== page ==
On the New York Mercantile Exchange, light sweet crude for December tumbled $US3.
08 lower to close at $US59.33.
Earlier the New York futures contract hit a low of $US58.32, a level last seen on March 21, 2007.
In London, Brent North Sea crude for delivery in December dropped $US3.37 to settle at $US55.71 on the InterContinental Exchange. In intraday trade it had plunged to $US54.92 per barrel – a level last seen on January 30, 2007.
Prices more than halved
Prices have shed about 60 per cent since scaling historic highs above $US147 in July on mounting evidence of slowing global economic growth and energy demand.
The market extended earlier losses in line with Wall Street's dive into negative territory, with investor fearing a collapse of General Motors and digesting more grim corporate news amid the credit crisis.
European stock markets closed sharply lower as corporate problems highlighted concerns about the spreading damage from the global credit crunch to the underlying world economy.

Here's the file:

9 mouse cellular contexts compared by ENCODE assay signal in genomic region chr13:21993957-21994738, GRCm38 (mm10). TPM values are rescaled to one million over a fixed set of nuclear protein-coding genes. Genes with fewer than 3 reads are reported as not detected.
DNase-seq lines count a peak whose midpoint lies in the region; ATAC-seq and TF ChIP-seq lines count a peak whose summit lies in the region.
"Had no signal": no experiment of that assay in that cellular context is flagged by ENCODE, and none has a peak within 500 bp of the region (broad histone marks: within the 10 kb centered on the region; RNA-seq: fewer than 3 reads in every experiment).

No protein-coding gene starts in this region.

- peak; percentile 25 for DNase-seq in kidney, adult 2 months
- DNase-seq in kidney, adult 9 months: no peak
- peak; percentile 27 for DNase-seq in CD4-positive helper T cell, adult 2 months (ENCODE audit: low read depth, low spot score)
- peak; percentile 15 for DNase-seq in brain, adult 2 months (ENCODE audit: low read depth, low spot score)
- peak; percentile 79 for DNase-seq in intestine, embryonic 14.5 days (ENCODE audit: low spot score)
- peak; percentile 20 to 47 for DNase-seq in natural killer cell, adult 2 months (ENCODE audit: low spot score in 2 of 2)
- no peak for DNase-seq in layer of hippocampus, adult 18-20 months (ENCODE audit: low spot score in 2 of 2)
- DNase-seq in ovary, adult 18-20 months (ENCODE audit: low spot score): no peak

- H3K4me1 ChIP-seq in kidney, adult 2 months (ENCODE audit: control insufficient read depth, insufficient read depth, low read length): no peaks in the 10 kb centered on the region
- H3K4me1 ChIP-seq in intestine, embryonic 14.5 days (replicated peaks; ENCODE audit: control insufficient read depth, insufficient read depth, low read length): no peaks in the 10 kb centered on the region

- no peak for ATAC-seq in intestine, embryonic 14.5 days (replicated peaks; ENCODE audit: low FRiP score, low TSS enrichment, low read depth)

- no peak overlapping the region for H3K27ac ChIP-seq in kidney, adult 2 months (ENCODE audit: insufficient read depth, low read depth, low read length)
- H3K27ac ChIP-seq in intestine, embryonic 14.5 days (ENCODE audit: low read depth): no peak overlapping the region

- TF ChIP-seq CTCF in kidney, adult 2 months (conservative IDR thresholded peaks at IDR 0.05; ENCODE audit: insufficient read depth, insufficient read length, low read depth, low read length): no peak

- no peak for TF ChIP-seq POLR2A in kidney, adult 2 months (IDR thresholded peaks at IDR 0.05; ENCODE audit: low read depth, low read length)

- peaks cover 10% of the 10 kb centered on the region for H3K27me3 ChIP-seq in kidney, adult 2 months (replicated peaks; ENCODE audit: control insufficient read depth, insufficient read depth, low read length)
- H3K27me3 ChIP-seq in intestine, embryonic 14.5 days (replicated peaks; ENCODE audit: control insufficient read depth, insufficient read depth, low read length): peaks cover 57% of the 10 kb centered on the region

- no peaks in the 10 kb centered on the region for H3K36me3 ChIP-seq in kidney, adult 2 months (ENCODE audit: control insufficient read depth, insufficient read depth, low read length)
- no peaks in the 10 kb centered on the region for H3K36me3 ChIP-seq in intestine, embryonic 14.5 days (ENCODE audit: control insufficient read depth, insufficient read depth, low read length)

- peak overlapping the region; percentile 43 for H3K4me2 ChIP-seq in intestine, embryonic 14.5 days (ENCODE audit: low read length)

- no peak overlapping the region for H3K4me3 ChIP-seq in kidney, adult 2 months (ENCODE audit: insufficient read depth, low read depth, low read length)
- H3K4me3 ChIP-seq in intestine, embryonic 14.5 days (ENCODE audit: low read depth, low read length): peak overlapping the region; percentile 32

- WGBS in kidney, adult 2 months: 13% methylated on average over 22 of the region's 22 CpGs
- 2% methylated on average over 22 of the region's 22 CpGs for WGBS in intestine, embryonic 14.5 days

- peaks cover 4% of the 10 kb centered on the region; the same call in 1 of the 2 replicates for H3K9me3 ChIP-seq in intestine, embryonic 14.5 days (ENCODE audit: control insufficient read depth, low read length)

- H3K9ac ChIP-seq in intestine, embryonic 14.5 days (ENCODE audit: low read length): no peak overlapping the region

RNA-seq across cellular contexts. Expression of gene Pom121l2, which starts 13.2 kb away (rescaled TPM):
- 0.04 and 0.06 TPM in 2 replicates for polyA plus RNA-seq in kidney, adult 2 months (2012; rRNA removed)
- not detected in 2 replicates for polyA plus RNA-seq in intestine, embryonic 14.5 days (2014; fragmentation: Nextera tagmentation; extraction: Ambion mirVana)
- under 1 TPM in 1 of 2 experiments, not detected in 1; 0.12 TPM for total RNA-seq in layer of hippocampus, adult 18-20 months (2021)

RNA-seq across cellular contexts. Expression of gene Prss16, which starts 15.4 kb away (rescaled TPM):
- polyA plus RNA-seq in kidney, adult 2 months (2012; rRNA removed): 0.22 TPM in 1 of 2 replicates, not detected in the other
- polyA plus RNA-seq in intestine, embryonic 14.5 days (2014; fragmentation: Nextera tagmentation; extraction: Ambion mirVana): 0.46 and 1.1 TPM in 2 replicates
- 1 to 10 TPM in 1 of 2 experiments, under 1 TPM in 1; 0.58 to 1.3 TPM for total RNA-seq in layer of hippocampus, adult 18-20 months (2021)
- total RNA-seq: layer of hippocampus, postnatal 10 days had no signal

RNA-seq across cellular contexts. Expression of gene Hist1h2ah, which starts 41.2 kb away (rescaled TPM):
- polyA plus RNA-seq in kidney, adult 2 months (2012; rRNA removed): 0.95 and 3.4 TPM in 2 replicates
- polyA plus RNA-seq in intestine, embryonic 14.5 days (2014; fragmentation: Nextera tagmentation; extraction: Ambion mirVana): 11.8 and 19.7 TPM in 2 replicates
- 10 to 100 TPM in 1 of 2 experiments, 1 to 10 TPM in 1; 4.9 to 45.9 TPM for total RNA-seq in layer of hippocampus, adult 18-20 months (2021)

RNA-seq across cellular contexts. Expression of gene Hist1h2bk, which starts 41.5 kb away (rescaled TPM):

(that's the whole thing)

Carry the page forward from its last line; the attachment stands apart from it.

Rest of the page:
“The short-term focus continues to be on weak demand,” Barclays Capital analysts wrote in a research note to clients on Tuesday.
Crude oil prices closed almost two dollars higher on Monday, with sentiment boosted by hopes that China's huge economic stimulus package would lift demand for energy.
But traders banked profits on Tuesday as poor data from the US – the world's biggest energy consumer — reignited fears about recession.
“It eventually had to dawn on market participants that any Chinese economic stimulus would take time to work through an economy whose maladies are more immediate. Focus on these problems has been restored with the obvious result: prices are lower,” said John Kilduff, analyst at MF Global.
The oil market was also undermined by the strengthening US dollar which tends to dampen demand because dollar-priced crude becomes more expensive for buyers holding weaker currencies.
OPEC president Chakib Khelil indicated over the weekend the cartel may cut production again if oil prices remain below its preferred range of $US70 to $US90.
The Organisation of the Petroleum Exporting Countries (OPEC), which pumps more than 40 per cent of the world's crude, announced in October that its daily output would be cut by 1.5 million barrels per day to 27.3 million barrels per day from November.